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  • Writer's pictureHummingbird Retreat

Reflections from the Retreat May 2024

One of the things I miss being here is not being able to spend time with close friends who live in the UK. So having the daughter of one of my closest friends come to stay was a special bonus. I first met Elizabeth when she was still at primary school and although I know her family well, I didn’t know Elizabeth as an adult and so it was good to get to know her.


Having a more youthful visitor, encouraged me to attend a youth event where numerous singers, actors, dancers and poets performed in an evening concert that lasted late into the night. Driving home at such time, gave us the rare opportunity to see my first ‘manicou’ or opossum which we spotted close to the garden, as we drove home.


We also helped with a Saturday afternoon children’s programme which made me realise I’m too old to work with kids anymore! They were very lively and boisterous but it was also an interesting experience seeing the low literacy level some of the children are struggling with. It was a helpful insight to see first-hand and to hear from their teachers about some of the behavioural difficulties and educational challenges they face, often related to difficulties in the home.


Elizabeth was keen to try some local food and so I learnt where the best place is to buy rotis in St Georges and what a roti double is! She enjoyed picking fruit straight from the tree and her visit coincided with the beginning of mango season. So we shared the delight of seeing mangos at the roadside, freshly fallen and free to take in abundance. We also enjoyed lunch at the Belmont estate and as part of their chocolate factory tour, she had a go at ‘walking the cocoa.’ This is the traditional way they still use to turn the chocolate beans in the sun to dry (see photo below). We later discovered that we had just missed the ‘Grenada football legends’ who visited the Belmont for a similar tour, after playing a match to celebrate 100 years of the Grenada Football Association.


I have decided to visit somewhere new, each time I have a visitor and as Elizabeth wanted to see a sunset we drove to the West coast one evening to see the sun set into the ocean. We visited the Edgecombe Hotel for a drink and checked out their beautiful infinity pools and restaurant. This old plantation house is set in the hills with beautiful gardens including a ‘spice trail’ and green parrots flying amongst the trees. It was a beautiful location to watch the sun go down and another place to add to my list of places to take future guests.


Elizabeth enjoys art and so it was nice to have a companion to share some art sessions together. I also valued trying out a few things with her, which I hope to offer to retreat guests such as an imagery exercise to reflect on her time here. It was also good to be able to suggest a few books for her to read and to easily find them in my newly established library.


It is warmer here than usual with an extra few degrees making a big difference and leading to an official heatwave being declared for the island. The temperature is usually about 30 degrees all the year around but at the moment it is about 34 degrees but feeling like 36. There is also a water shortage in the South and a ban on lighting fires due to the dry ground and shrubs, as we end dry season and wait for the rains of the wet season.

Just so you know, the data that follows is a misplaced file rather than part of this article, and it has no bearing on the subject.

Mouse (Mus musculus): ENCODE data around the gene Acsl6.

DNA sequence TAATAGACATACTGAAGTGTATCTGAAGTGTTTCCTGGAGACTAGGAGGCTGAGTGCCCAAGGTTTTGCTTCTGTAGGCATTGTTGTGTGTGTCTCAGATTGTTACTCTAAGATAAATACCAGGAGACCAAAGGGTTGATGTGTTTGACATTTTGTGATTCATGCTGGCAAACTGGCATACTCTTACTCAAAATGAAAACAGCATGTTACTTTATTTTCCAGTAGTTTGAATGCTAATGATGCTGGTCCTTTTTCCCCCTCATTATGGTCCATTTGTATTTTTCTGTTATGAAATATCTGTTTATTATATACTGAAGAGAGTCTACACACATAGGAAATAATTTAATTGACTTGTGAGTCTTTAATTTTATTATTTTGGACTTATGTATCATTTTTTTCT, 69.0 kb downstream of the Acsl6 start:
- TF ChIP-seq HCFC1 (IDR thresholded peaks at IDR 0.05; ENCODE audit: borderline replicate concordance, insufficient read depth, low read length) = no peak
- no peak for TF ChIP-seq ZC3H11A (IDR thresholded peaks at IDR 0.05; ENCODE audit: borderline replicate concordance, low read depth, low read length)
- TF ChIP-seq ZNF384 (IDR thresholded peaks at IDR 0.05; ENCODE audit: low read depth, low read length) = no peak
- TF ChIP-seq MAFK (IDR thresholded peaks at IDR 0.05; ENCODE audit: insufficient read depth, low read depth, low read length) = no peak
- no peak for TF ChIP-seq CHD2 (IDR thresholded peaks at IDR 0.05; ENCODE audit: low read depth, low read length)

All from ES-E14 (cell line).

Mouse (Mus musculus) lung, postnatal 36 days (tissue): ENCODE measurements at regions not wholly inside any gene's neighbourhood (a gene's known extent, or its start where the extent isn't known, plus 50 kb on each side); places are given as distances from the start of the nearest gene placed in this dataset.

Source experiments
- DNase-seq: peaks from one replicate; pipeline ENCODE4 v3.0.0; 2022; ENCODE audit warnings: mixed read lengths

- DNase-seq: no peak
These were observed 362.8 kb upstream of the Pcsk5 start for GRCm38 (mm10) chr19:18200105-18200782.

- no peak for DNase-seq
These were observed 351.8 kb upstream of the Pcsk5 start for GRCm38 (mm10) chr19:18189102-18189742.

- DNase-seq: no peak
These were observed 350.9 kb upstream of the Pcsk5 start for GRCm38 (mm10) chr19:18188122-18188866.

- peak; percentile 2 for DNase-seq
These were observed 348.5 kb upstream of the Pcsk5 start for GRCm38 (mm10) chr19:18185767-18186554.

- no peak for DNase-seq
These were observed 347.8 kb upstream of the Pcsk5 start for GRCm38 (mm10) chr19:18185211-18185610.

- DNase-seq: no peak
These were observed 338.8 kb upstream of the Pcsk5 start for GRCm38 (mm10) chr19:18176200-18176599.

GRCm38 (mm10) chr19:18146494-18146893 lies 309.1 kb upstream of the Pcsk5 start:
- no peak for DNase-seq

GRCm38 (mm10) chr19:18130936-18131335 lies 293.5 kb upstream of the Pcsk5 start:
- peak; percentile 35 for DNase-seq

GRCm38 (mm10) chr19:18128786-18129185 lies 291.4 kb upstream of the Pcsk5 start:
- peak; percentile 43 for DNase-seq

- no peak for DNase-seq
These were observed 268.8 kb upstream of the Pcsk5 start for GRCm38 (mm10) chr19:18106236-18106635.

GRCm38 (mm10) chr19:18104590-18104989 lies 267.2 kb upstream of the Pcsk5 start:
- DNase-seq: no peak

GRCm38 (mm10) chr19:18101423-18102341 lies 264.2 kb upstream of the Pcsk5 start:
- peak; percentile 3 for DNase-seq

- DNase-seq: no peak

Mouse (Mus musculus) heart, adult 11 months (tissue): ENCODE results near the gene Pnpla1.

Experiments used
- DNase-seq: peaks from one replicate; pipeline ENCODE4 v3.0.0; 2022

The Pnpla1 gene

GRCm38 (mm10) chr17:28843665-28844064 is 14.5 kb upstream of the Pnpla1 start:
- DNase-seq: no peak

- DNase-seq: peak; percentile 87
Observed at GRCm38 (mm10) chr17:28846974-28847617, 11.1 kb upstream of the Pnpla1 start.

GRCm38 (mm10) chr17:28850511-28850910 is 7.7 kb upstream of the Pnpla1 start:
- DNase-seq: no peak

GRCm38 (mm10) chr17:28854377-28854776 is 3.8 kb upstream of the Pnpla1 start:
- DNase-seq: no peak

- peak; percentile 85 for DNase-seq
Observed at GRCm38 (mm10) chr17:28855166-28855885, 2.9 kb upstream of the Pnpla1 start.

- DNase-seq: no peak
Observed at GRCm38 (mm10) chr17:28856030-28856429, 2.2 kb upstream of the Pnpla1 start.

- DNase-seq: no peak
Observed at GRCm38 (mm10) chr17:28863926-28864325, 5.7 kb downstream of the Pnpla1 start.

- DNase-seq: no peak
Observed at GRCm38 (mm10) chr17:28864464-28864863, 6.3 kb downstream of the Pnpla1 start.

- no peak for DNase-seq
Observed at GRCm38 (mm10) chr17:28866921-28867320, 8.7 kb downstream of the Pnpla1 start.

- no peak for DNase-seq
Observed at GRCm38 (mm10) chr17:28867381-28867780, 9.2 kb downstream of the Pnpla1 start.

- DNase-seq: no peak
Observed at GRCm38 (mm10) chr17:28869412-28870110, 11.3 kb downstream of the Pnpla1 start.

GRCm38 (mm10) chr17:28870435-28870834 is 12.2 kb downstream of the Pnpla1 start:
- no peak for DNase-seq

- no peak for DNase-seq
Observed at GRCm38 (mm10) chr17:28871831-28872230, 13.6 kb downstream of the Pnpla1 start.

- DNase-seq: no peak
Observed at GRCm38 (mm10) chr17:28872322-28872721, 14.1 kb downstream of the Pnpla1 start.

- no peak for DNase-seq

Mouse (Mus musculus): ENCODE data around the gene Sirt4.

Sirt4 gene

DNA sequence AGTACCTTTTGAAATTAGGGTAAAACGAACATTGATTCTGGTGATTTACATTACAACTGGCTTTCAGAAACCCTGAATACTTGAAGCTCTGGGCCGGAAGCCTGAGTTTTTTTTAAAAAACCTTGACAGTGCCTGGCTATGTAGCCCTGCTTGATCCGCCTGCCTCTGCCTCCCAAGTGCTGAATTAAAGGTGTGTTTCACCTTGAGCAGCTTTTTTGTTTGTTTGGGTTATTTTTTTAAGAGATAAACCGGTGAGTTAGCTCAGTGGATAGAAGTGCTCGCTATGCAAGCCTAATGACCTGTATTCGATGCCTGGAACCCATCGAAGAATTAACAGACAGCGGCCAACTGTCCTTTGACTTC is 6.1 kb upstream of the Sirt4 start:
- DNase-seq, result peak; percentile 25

I will now hand over to Elizabeth to share her reflections on her time here –


The Caribbean has a special place in my heart as it literally is a part of who I am. I'm making it a personal mission of mine to be on at least one of the islands each year for the rest of my life, so when the opportunity to visit Hilary in Grenada came up I couldn't resist!


I came on holiday with a loose list of things I wanted to do such as go to the Belmont estate and Grand Anse. To that, Hilary added several suggestions like visiting the Annandale waterfall and Grand Etang. As much as I love being in the city, experiencing mind-blowing nature in real time was awesome! The island is rich with mountains, forests and amazing views. The fortunes of seeing Sandy and Green Island every day from Hilary’s veranda is a view I never tired of. Regular visits to the beach (Bathway and Levera being the closest) was definitely on my list of things to do as well!


My holiday also included a few personal surprise breakthroughs as my fear of dogs dramatically subsided, well at least with Grenadian strays as they keep a respectable distance unless you're willing to feed them, which I also did!


Between relaxing on the veranda and downing glasses of Gospo juice and Shandy, my volunteering on the retreat came in the form of painting one of the bedrooms and some clearing of the garden. This was my debut into the world of painting and decorating and it was stunningly obvious. Once I began to exert the energy to work I was suddenly sweating buckets that I did not sweat before (I usually only glow). However, I can now say I know how to efficiently paint walls so new life skills have been acquired! There was a real sense of achievement once we had finished painting and put the bed together, salute to Hilary for doing much of this alone! Also to all the other labourers I saw every day farming, building homes and so on. The heat was no joke!


Although my heritage doesn't lie on this beautiful rock I definitely felt a sense of home. Being able to stay in the countryside and the fortunes of Hilary being comfortable to drive all over meant I could be immersed into the everyday experiences and culture which to me makes a holiday worth it. She was a fantastic host and tour guide and the good vibes of Grenada are second to none.


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